Prep the aromatics, chopping onions into 1/8ths and dicing your cloves of garlic. Chop the ends off the string beans, then wash them thoroughly. Get an appropriately sized pot for your string beans (I believe what you see is about one pound) and bring water to a boil. Season water lightly and add string beans. Beth cooks her beans al dente, so there's still some bite to them; once beans reach your desired firmness (eat one), pour into a strainer to cool and empty the pot. Put the pot back on the stove and liberally pour olive oil into it, reducing heat to about medium. Introduce your onions and garlic, seasoning them with salt, black pepper and your garlic as you sweat them. Once the onions become slightly translucent, reintroduce your string beans to the oniony goodness now melding flavor in the pot. At this point you're pretty much done; stir to mix seasonings and coat the string beans completely with the resulting broth. That's it.

When you take these two dishes and add the red potatoes from Food. #1, you get a plate that looks like this:

Beth and I ended up making a low sodium version of the string beans and bbq chicken for a pre-Father's Day lunch at my parents house this past Saturday. They both seriously watch what they eat, the two of them averaging ~70 years of age, and they enjoyed the meal thoroughly. Healthy and tasty...what a novel idea.

Monday, June 13, 2011

Green Thumb Season 2 - Ep. 2

After four weeks had passed from the initial planting, things started to take shape a bit. The start of dime sized cucumbers showed up on both plants along with yellow flowers, and there was a reasonably sized jalapeno pepper forming on our most mature pepper plant. The weather has gotten very hot in the Mid-Atlantic US. It feels like summer without it being the end of June and with the strong sun we've had to nearly double down on the watering that's done on a daily basis. Thankfully due to our very different schedules we're able to put two watering sessions in (morning and afternoon) on the cucumber plants during the rain free, 90+ degree days, that have been showing up lately. Another thing learned is what the cucumber plants look like when they're in need of water; their leaves slump over when they're running low and the more tacoed leaves visible the worse water is needed. Thankfully we only had one really close call on a day that hit 100*. I woke up at 1:30pm to see both cucumber plants in bad shape, then proceeded to pour about 2 litres of cool water on both. They bounced back within 30 minutes as they are quick drinkers as well. The peppers have been perky regardless of heat, and it makes sense as cucumbers have such a high water content. This worries me for when they get even bigger, as they're not even the size of baby carrots currently. We'll be gone for a good bit of July, give or take the hottest month of the year, so I'm trying to figure out some type of small irrigation system that can operate independently for several days; heavy rain and storms will be icing on the cake.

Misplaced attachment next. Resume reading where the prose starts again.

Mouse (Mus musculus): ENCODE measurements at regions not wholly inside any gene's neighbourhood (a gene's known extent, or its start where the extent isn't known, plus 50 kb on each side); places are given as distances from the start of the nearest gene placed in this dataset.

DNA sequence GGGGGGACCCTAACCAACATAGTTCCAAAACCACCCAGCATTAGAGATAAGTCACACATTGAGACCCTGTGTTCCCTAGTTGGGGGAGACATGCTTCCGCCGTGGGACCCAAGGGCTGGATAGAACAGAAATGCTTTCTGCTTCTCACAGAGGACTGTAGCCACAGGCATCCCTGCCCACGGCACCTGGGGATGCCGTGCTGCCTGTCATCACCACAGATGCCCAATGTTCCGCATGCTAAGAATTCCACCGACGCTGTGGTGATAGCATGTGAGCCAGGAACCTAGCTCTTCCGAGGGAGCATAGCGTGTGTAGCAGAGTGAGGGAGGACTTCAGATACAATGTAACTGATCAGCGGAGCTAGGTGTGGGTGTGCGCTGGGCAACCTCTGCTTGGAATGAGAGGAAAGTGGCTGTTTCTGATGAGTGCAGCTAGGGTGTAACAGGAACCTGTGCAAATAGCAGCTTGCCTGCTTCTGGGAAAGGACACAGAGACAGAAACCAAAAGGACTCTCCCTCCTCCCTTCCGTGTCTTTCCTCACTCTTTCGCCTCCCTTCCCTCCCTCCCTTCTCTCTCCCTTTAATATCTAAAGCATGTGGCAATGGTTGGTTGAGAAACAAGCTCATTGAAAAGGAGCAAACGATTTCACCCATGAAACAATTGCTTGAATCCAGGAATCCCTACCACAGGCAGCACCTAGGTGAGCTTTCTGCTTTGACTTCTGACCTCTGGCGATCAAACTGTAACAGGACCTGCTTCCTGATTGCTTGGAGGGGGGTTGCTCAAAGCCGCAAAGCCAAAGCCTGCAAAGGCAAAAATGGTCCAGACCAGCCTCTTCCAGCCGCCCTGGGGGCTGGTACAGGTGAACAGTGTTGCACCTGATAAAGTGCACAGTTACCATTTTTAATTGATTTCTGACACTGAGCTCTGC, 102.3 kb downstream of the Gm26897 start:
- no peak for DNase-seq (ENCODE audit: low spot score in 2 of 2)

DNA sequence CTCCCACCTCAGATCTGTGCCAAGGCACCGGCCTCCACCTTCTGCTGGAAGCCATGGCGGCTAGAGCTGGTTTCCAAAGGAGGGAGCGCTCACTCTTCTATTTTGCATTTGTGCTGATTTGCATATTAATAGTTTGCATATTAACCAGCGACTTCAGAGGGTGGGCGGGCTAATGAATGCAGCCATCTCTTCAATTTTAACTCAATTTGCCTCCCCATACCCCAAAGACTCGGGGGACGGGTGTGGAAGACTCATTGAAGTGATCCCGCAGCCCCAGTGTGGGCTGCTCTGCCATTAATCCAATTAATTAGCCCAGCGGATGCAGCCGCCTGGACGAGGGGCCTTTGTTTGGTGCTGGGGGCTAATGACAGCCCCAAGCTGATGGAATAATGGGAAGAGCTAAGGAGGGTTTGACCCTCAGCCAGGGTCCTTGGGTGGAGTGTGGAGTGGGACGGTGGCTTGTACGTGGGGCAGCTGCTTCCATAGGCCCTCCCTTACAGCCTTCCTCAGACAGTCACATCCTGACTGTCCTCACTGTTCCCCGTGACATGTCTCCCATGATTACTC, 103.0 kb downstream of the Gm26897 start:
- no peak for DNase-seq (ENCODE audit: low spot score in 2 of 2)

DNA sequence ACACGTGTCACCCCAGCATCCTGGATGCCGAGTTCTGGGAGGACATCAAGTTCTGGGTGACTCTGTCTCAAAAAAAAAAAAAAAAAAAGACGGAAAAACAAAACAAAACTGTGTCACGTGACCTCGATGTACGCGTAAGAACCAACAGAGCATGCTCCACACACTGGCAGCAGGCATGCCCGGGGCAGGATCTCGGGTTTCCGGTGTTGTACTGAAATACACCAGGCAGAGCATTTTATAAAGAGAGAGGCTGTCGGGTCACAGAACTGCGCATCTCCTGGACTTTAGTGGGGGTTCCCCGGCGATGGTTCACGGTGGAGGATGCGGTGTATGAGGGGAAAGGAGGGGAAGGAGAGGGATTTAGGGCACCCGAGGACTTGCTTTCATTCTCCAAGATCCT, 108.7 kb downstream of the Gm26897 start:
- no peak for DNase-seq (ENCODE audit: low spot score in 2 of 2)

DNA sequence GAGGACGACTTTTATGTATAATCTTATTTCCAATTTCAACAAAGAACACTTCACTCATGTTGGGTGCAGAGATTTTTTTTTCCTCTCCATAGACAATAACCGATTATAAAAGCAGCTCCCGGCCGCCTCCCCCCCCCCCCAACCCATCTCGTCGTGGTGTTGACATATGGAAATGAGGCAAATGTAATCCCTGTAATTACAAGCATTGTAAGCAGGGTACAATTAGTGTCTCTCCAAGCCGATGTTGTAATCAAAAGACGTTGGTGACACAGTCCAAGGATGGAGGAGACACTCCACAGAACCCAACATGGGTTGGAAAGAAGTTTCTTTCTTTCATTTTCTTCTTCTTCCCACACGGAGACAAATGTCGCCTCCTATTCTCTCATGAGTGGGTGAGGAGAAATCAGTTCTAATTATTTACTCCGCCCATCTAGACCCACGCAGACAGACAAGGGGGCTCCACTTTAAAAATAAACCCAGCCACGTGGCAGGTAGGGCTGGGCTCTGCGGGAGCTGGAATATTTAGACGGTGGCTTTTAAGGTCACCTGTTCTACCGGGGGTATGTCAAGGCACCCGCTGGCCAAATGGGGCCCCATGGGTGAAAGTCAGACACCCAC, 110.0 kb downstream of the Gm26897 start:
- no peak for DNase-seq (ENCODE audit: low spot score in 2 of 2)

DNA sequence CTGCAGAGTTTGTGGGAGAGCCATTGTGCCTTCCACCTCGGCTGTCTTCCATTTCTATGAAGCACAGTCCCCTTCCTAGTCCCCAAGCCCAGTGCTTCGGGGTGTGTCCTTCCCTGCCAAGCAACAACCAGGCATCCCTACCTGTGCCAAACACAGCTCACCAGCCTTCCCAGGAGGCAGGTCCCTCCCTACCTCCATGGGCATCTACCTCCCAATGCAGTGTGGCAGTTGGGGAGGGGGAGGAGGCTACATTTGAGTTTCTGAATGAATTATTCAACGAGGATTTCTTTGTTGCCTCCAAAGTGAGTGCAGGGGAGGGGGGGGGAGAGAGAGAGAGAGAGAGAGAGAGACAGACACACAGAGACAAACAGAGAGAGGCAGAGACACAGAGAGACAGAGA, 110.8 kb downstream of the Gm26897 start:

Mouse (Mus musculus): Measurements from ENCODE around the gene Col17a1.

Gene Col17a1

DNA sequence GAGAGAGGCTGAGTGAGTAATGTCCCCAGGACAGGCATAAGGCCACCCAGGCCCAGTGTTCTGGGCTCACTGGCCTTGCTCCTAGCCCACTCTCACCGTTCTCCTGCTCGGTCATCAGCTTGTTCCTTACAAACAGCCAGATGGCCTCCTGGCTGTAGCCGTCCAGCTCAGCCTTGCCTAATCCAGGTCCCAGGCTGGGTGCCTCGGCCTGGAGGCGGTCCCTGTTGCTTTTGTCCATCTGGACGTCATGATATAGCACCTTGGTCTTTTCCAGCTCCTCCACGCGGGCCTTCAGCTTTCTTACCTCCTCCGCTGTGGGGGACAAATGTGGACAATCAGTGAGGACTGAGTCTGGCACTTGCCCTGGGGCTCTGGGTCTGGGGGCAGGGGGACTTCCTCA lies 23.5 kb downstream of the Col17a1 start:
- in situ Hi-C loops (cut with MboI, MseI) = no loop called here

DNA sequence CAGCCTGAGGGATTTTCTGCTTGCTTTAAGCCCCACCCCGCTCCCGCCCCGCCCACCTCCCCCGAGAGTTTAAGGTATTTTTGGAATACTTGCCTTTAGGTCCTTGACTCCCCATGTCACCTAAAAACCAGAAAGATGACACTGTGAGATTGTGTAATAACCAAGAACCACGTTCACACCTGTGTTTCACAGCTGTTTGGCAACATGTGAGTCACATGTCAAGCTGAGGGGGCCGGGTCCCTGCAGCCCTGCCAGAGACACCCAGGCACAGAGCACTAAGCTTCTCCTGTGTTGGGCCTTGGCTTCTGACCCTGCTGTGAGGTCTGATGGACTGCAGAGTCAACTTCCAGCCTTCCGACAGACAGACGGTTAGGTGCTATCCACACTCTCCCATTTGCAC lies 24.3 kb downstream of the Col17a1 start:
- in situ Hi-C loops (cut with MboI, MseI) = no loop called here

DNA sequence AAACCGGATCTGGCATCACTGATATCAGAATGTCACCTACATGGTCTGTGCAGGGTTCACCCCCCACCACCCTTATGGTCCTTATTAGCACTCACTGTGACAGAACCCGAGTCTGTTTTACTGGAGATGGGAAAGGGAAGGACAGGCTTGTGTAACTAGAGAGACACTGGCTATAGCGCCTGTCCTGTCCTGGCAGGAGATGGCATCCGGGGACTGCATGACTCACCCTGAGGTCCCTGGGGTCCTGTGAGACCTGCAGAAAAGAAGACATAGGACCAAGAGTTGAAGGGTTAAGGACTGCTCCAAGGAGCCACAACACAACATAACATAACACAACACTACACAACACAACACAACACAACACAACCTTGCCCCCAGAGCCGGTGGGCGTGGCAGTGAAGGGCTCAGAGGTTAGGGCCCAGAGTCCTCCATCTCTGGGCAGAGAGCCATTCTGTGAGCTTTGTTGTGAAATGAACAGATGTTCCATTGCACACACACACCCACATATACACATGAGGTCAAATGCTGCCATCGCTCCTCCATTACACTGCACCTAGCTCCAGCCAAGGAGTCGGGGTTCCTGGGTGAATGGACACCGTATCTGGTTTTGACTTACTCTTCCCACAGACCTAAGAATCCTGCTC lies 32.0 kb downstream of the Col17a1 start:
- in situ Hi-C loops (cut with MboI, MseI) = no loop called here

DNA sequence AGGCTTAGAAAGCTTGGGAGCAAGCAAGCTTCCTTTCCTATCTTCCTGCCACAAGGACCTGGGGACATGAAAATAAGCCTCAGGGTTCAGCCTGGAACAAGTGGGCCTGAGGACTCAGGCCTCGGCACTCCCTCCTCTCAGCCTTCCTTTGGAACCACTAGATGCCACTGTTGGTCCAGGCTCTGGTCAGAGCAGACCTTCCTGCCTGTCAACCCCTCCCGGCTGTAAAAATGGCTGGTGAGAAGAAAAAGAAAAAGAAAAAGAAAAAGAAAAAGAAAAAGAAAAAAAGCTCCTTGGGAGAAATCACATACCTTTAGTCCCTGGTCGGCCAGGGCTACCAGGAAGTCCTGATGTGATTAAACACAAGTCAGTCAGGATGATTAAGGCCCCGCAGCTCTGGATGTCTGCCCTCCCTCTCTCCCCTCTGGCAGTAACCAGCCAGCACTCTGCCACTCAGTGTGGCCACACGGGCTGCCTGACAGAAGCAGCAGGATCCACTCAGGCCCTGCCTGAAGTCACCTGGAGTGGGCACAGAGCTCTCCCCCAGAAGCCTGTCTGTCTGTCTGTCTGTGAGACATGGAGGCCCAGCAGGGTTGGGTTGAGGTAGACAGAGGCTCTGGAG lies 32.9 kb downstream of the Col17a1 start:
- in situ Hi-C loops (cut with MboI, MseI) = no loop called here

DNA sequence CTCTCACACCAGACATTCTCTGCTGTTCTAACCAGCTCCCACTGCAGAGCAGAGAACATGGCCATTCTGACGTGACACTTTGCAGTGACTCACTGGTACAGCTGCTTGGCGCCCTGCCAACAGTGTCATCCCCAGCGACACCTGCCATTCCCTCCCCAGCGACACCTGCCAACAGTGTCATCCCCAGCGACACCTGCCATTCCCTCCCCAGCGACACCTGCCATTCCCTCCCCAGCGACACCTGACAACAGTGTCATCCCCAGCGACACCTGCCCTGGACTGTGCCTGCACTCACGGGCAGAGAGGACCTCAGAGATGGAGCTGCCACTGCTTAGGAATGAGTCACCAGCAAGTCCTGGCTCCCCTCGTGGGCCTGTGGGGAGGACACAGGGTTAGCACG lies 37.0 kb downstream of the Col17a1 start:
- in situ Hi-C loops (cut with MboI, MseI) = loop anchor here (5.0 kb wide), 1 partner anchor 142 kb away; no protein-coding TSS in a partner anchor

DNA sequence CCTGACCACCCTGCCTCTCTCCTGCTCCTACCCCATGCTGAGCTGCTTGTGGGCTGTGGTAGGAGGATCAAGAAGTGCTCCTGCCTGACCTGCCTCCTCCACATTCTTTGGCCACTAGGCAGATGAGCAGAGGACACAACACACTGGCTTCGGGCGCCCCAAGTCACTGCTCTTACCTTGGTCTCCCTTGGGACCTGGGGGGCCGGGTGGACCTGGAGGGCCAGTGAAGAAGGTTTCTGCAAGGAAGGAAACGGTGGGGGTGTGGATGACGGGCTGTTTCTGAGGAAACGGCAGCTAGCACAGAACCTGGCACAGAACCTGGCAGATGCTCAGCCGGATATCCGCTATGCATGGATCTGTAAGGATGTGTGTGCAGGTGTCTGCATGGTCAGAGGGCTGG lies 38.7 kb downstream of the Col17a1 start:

Week 4:

Week 5:

As you can see the cucumber plants have started growing in their own directions and not all of the peppers have started flowering. The cucumbers have these coil like tentacles that grow along with the stems/leaves which wrap themselves around whatever they touch. After about 4-5 days I have to readjust both plants so they don't grab onto the pepper plants or each other. It's becoming clear how they will look in another month of growth. According to the stats, Bush Crop cucumbers mature in around 90 days. It'll be about 70 days in when we return from overseas.

Monday, June 6, 2011

Food. #1

This series is a no-brainer, because I've wanted to do this since I started this blog; foods, cooking, recipes, etc. and more importantly shots of these activities and finished products. Last weekend I ended up picking up the spatula for the first time in over a year, I'm ashamed to say. In my defense, it's like riding a bike and I even got better at something I've been terrible at for a long time; cooking chicken on the bone outside of an oven. I think the issue is the fact that I love riffing; I can improvise with the best of em' and it's the backbone of my creativity. Sometimes I spread improvisation into things that could use a bit more precision. Time away helped with my grilling methodology as I went about it like I was using an oven (which a grill is), using a clock instead of eyeballing (which works for burgers and links great btw). So without further adieu:

Al's BBQ chicken:
- drumsticks thawed (thighs work too)
- olive oil (the better the better)
- garlic powder
- fresh ground black pepper
- kosher sea salt
- Sweet Baby Rays BBQ Sauce (insert your favorite here)

Put chicken in a mixing bowl with a liberal amount of oil and seasonings added. Toss by hand til fully coated. Depending on your grill size and heat output, things may vary, but for the most part it's ~375* for 30 minutes, flipping half way. Mind the hot spots on cheaper grills, and shuffle accordingly. Sauce during the warming shelf phase or last 5 mins.

Beth's red potatoes:
- small red potatoes
- olive oil (see above)
- kosher sea salt
- fresh ground black pepper
- fresh garlic
- wood skewers

Boil potatoes to al dente in a pot of hot water. Quarter or half the potatoes to taste. Skewer said potatoes (you can soak them in water so they don't burn, but they rarely catch on fire under 400*). Brush the tots in oil and sprinkle seasonings. Grill to taste. Oh and watch your fingers when flipping them.